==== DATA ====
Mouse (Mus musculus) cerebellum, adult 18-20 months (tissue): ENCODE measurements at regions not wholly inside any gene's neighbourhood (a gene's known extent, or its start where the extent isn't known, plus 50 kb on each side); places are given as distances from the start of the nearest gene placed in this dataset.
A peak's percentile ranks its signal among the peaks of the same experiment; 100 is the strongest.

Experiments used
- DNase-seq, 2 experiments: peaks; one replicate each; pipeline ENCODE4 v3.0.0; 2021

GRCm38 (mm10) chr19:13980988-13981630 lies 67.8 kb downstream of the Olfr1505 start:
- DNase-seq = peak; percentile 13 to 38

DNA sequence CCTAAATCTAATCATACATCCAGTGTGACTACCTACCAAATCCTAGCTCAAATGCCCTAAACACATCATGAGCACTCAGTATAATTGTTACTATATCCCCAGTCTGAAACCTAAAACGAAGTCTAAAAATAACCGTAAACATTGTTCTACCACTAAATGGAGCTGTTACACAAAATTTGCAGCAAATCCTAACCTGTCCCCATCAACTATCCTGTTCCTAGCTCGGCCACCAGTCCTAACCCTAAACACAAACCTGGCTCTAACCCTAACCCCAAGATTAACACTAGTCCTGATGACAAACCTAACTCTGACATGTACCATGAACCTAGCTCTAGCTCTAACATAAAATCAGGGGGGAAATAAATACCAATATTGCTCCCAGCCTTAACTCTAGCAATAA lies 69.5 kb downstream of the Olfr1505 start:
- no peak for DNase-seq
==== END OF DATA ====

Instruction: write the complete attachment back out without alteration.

Mouse (Mus musculus) cerebellum, adult 18-20 months (tissue): ENCODE measurements at regions not wholly inside any gene's neighbourhood (a gene's known extent, or its start where the extent isn't known, plus 50 kb on each side); places are given as distances from the start of the nearest gene placed in this dataset.
A peak's percentile ranks its signal among the peaks of the same experiment; 100 is the strongest.

Experiments used
- DNase-seq, 2 experiments: peaks; one replicate each; pipeline ENCODE4 v3.0.0; 2021

GRCm38 (mm10) chr19:13980988-13981630 lies 67.8 kb downstream of the Olfr1505 start:
- DNase-seq = peak; percentile 13 to 38

DNA sequence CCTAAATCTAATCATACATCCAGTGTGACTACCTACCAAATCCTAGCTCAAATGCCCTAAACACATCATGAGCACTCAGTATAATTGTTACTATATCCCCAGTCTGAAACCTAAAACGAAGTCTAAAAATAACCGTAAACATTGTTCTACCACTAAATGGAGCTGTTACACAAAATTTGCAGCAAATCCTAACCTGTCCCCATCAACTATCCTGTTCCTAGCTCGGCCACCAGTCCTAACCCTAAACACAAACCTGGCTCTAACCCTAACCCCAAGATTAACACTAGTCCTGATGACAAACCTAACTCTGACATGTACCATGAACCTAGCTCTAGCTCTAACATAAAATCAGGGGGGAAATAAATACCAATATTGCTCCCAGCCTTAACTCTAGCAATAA lies 69.5 kb downstream of the Olfr1505 start:
- no peak for DNase-seq